House of Kicks has become Chance the Rapper’s new sanctuary, and over the last two years, he’s made sure to make the crib feel as inviting as possible. Outside of being a creative one-stop shop, House of Kicks also looks and smells like an old-fashioned Black Southern residence—one that your grandmother has kept in the family for generations and every cousin has spent at least one summer in—despite it being newly bought. It’s a home filled with dusty VCR tapes, large boxy televisions, and rich childhood memories. Christmas lights are wrapped on stair railings, and gaming systems—new and old—clutter the basement. Large Bennett family portraits are hung up, one of which was with former president Barack Obama. They all adorn the living room, which they call “live room,” walls, as if Chance and kin had grown up there.


Large vision boards filled with details from Chance’s new 16-track album—potential song titles, artwork, ad-libs, and other hidden details that will slowly be revealed as the album continues to take shape over these next few months—fill the live room.

As I wait for Chance to get clothes together for his photo shoot later that day, I’m greeted by his brother and fellow rapper Taylor Bennett and their father Kenny Bennett. Just as Taylor and I begin playing a game of chess, his older brother returns to get his pre–photo shoot haircut in and sit for the interview. Taylor and Kenny stick around for a bit to hear some of our conversation—a not-too-surprising detail, because as Chance’s music reflects, his family has always been at the center of his journey.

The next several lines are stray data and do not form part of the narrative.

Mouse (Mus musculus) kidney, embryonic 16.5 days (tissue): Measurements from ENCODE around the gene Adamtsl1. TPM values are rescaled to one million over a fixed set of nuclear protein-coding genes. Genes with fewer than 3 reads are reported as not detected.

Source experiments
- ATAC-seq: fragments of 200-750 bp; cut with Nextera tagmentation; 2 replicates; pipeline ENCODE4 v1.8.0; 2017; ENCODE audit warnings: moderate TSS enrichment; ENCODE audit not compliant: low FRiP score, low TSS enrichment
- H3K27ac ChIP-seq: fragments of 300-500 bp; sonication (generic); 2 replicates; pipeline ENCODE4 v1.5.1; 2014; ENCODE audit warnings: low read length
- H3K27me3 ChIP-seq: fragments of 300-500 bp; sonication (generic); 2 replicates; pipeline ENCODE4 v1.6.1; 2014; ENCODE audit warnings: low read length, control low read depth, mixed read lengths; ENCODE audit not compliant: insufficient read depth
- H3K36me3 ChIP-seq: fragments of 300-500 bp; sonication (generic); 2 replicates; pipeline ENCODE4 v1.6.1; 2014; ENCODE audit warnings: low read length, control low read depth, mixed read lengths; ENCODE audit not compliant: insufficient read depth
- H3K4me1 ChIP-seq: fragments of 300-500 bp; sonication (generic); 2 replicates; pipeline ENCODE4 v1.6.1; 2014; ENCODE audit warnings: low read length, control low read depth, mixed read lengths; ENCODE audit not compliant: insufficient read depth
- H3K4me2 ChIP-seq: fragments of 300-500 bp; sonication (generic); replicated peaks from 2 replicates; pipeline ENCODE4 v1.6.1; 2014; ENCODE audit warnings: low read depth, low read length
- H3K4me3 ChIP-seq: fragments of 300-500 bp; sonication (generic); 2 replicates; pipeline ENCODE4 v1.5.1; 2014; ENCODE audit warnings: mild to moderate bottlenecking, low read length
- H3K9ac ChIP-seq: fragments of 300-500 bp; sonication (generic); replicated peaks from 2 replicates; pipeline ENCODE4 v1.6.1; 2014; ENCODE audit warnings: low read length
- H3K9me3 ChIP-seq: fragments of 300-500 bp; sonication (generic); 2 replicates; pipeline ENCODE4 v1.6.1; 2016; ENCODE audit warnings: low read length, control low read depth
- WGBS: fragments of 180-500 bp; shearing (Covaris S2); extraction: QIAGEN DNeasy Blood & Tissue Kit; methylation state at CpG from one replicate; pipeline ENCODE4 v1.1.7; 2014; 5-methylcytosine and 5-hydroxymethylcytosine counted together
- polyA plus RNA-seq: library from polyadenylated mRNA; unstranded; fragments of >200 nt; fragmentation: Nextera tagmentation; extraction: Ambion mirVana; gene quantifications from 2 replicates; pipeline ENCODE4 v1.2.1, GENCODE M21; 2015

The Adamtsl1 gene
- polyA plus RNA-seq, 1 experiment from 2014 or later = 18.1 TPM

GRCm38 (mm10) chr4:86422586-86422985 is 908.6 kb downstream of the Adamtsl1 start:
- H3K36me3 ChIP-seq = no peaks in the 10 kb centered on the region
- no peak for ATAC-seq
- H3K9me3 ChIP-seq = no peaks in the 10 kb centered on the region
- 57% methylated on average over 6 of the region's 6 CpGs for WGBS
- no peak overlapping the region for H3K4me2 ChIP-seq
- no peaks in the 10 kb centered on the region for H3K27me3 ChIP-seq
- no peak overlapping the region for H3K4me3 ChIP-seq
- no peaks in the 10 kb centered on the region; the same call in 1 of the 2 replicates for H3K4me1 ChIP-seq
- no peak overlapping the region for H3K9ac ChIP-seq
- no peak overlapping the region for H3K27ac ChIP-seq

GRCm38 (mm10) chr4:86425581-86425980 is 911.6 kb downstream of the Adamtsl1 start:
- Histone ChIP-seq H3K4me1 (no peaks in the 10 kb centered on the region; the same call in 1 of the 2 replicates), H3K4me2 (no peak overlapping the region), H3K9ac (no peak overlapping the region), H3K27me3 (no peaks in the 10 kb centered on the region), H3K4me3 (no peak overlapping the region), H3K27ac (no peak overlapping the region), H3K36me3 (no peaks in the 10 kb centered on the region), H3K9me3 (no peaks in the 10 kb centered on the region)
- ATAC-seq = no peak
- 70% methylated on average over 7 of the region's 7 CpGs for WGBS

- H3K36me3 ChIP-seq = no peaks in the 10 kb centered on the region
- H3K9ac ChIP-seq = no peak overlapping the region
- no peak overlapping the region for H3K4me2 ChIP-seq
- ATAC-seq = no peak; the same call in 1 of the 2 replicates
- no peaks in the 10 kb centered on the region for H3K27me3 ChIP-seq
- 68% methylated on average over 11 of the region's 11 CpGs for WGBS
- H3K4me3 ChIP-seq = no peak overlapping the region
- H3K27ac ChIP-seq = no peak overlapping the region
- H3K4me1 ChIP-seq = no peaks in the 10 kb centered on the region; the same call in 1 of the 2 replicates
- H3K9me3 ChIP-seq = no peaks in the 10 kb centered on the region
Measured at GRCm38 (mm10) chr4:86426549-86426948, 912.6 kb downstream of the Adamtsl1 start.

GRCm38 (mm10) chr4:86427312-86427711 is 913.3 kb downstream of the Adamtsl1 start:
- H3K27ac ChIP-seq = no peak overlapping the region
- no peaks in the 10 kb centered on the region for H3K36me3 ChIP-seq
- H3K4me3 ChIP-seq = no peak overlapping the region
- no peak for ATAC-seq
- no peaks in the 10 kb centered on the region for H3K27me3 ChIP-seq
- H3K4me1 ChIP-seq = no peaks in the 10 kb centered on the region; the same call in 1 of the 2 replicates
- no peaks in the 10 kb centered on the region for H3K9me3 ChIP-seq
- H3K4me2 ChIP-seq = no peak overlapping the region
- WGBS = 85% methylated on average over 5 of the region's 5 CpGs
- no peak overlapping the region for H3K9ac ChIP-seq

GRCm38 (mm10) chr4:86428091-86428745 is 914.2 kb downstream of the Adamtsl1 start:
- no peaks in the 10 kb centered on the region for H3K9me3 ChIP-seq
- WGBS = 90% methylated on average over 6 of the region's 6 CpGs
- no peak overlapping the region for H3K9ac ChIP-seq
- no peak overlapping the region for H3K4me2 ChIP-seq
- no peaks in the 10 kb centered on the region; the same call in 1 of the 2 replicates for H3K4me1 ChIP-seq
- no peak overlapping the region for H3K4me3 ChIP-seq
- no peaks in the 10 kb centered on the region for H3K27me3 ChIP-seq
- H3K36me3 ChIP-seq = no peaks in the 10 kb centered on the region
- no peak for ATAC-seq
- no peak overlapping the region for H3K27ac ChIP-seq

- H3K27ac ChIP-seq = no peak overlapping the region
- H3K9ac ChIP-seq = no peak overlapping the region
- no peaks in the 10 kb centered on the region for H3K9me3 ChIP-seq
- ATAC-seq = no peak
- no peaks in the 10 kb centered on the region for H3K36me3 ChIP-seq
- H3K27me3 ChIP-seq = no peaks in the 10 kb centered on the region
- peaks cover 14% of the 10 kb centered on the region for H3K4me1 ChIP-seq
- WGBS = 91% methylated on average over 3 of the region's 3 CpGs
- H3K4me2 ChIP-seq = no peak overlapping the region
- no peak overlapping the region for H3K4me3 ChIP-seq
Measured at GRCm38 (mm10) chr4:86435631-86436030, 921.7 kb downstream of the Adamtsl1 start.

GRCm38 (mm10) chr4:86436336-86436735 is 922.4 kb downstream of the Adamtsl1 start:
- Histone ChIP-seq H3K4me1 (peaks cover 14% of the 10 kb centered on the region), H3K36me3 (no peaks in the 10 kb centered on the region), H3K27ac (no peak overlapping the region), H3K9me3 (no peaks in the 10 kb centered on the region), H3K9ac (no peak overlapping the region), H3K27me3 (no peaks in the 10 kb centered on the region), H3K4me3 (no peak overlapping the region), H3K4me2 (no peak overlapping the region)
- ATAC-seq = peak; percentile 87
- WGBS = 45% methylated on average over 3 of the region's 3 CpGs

“I’m learning more and more that my legacy is many people."

Chance the Rapper climbed to global music stardom by just being himself: the kid from Chicago. The one who made waves in the underground scene after making a mixtape during his 10-day suspension in high school, shifted the landscape of SoundCloud rap with a mixtape forged in acid and psychedelics, and won a Grammy off a mixtape about loving God. All while being independent. Along the way, he met Kanye West, got married, started a family, picked up cinematography, and gained a loyal fanbase thanks to his commitment to his community and willingness to be vulnerable in his music.

The bedrock of Chance’s discography has been about sharing parts of himself in his music, but that would eventually come at a cost. His 2019 debut studio album, The Big Day, was met with harsh criticism after the artist spent most of the album celebrating falling in love and getting married. The fans who had grown with him since his high-pitched ad-libs on 10 Day and sputtering bars of Acid Rap received the shift in subject matter with confusion. Suddenly, Chance’s public perception changed from hip-hop’s independent golden child to the butt of every corny marital meme. He received similar pushback for making his rhymes more Christian-focused as well, despite Coloring Book being much more well received than The Big Day.

As Chance told us in March, the negativity he receives isn’t lost to him, and he still feels affected by it sometimes. But now he sees things with a different perspective.